Monday, December 15, 2008, 12:43 PM

Air Pressure

American Airlines pilots represented by the Allied Pilots Association have been in litigation with their employer since August 1, triggered by American's plans to place up to 200 pilots on furlough. In addition to bringing suit, the APA asked the pilots not to make known their availability for voluntary overtime - in other words, trying to maximize jobs by having their members forgo additional pay. American countered by claiming that the union's tactics violated the Railway Labor Act, since the parties are in contract negotiations and neither can upset the status quo.

Last month the union filed a motion in federal court in the District of Columbia claiming the campaign is legal, in spite of two earlier injunctions the company obtained against the APA in 1990 and 1999 to stop the same sort of tactics. Now American has replied, saying the union's actions risk grounding planes and jeopardizing its ability to operate. The company further argued that Delta was granted a similar injunction to bar a no-overtime effort by the APA. The union insists the Delta situation was different and that there's no impact on commerce.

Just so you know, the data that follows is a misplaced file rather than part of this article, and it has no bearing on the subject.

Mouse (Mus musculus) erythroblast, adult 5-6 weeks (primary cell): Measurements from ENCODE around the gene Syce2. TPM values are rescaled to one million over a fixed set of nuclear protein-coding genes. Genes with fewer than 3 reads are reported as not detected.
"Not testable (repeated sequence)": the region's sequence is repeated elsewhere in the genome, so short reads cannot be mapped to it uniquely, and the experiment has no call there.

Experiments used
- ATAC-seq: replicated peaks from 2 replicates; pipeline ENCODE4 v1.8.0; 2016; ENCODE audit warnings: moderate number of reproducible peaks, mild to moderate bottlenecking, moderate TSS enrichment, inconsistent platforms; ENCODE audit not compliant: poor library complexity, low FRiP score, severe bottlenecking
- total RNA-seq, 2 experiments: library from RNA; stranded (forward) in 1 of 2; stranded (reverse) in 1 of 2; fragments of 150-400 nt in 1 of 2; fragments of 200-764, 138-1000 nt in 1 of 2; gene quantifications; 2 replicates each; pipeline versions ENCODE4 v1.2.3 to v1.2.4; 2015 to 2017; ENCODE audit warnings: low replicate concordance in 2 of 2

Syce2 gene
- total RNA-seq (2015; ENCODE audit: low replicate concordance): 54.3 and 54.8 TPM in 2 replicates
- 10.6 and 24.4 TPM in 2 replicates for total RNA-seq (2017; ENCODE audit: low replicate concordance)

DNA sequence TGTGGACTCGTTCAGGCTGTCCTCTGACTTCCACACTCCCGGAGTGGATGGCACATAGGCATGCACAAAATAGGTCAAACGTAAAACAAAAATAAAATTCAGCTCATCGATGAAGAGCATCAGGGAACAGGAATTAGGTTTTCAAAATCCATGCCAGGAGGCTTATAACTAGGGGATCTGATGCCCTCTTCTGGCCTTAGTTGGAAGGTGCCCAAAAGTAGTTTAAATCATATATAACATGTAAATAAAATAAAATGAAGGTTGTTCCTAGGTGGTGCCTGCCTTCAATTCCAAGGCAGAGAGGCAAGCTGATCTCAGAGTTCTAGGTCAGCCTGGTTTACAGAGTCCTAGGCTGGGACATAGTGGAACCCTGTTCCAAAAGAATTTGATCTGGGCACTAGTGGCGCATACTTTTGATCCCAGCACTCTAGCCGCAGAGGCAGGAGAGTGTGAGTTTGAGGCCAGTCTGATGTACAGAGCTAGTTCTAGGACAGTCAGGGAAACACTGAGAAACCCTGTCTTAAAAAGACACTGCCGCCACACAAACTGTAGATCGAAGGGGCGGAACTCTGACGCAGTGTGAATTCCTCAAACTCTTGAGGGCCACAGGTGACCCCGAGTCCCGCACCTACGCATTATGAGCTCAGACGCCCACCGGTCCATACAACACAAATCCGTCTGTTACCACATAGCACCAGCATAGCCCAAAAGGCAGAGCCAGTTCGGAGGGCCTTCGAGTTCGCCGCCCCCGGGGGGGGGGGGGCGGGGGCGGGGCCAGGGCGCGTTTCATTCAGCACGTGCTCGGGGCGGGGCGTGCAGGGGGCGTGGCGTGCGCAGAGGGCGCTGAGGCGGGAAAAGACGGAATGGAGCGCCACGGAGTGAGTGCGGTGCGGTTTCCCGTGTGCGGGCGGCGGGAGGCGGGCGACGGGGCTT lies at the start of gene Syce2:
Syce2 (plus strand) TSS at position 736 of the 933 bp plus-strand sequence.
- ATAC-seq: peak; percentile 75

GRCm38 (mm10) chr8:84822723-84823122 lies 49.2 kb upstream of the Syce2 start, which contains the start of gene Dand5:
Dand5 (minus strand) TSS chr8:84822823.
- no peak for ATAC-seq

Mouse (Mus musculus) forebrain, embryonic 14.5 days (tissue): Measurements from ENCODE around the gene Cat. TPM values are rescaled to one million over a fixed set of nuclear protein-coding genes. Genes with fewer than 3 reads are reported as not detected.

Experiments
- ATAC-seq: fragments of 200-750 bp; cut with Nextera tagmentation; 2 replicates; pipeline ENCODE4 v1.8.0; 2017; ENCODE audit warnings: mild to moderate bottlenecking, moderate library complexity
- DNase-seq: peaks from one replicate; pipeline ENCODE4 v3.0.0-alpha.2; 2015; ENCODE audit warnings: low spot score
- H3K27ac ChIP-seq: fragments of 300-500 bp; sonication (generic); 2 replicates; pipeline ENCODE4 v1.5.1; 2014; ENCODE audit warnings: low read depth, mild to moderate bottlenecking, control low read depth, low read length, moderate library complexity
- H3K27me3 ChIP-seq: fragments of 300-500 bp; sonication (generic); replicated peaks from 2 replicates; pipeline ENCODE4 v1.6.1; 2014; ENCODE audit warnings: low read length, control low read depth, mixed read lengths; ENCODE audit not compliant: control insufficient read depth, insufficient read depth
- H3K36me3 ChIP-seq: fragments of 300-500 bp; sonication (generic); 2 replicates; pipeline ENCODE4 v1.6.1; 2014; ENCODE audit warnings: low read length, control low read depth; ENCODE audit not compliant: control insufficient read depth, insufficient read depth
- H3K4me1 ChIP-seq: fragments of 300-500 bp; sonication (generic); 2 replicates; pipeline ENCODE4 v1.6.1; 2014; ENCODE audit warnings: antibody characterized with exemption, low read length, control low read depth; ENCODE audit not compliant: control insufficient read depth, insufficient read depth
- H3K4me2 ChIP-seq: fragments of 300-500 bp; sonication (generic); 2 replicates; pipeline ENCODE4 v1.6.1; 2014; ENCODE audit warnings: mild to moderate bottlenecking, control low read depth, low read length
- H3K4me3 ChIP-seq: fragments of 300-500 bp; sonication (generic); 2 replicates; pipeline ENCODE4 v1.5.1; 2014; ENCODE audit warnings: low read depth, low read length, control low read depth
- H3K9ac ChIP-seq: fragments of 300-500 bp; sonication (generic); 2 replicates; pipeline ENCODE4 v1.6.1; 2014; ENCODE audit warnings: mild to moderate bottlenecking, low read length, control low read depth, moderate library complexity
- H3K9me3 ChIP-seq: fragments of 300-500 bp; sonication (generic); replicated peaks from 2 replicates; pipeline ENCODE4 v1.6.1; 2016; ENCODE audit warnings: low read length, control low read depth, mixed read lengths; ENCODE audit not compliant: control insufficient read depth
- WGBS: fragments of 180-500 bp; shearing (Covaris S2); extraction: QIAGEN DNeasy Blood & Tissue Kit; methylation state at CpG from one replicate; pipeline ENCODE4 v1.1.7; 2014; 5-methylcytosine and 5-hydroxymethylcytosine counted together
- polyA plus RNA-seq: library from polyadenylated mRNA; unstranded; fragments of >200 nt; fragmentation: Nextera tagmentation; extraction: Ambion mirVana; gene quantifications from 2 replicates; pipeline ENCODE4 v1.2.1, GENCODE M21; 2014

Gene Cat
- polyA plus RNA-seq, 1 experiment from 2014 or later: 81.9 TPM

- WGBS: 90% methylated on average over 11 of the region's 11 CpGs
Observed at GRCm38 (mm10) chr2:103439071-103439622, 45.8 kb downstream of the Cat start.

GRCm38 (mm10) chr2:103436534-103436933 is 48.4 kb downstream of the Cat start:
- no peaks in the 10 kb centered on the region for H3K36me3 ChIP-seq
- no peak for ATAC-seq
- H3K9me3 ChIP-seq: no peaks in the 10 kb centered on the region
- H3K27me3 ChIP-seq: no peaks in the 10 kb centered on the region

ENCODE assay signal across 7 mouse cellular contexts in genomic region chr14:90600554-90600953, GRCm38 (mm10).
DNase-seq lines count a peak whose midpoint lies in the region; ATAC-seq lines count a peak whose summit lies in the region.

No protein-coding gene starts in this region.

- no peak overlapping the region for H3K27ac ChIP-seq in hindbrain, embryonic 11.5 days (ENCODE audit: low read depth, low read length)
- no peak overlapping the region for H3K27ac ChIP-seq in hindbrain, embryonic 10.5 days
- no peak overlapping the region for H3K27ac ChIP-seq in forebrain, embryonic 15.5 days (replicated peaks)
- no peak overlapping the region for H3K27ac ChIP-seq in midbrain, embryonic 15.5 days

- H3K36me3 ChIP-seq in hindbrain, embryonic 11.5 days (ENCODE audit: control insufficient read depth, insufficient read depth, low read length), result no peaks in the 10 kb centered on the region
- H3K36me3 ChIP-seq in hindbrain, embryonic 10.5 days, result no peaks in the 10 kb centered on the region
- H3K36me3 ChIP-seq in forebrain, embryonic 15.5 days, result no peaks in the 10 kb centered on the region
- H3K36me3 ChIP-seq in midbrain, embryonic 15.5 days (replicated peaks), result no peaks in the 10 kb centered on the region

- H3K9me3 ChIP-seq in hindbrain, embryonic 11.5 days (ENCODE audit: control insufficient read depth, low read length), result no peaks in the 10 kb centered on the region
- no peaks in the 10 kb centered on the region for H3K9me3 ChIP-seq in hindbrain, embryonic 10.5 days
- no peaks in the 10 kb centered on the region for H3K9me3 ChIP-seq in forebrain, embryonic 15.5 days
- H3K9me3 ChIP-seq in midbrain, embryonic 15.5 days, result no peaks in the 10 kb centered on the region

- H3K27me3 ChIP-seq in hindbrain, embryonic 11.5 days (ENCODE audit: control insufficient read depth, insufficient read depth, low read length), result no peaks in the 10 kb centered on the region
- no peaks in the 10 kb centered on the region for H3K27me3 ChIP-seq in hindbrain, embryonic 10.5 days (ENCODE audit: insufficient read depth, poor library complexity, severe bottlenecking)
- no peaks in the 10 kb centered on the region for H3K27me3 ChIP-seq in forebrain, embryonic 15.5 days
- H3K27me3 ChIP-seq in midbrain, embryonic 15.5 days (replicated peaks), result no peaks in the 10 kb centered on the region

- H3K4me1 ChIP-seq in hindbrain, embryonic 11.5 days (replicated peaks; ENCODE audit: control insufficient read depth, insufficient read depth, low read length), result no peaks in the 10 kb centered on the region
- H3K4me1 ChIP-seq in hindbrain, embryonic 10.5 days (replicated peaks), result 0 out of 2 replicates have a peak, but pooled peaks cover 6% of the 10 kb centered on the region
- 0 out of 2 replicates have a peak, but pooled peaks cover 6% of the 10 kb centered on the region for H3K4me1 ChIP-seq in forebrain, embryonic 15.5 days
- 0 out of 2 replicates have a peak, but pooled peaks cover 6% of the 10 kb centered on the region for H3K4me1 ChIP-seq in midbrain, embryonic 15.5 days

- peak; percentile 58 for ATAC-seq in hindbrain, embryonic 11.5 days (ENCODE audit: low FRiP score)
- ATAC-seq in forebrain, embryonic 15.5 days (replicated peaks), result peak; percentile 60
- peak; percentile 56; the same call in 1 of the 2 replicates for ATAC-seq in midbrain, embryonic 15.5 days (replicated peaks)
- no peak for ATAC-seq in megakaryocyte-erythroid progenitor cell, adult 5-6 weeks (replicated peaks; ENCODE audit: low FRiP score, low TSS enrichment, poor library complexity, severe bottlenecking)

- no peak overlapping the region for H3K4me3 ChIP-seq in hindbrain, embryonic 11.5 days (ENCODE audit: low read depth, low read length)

For our readers, the point is that working overtime can be either voluntary or compelled, unless there's a contractual commitment preventing or limiting extra work. The twist here is that the union wants some of its members to give up premium payments in the interest of making work available for others (or, more simply, to force the company to make concessions). Watch this blog for further developments in Allied Pilots Assn. v. American Airlines Inc., 1:08-CV-01335 (D.D.C.)


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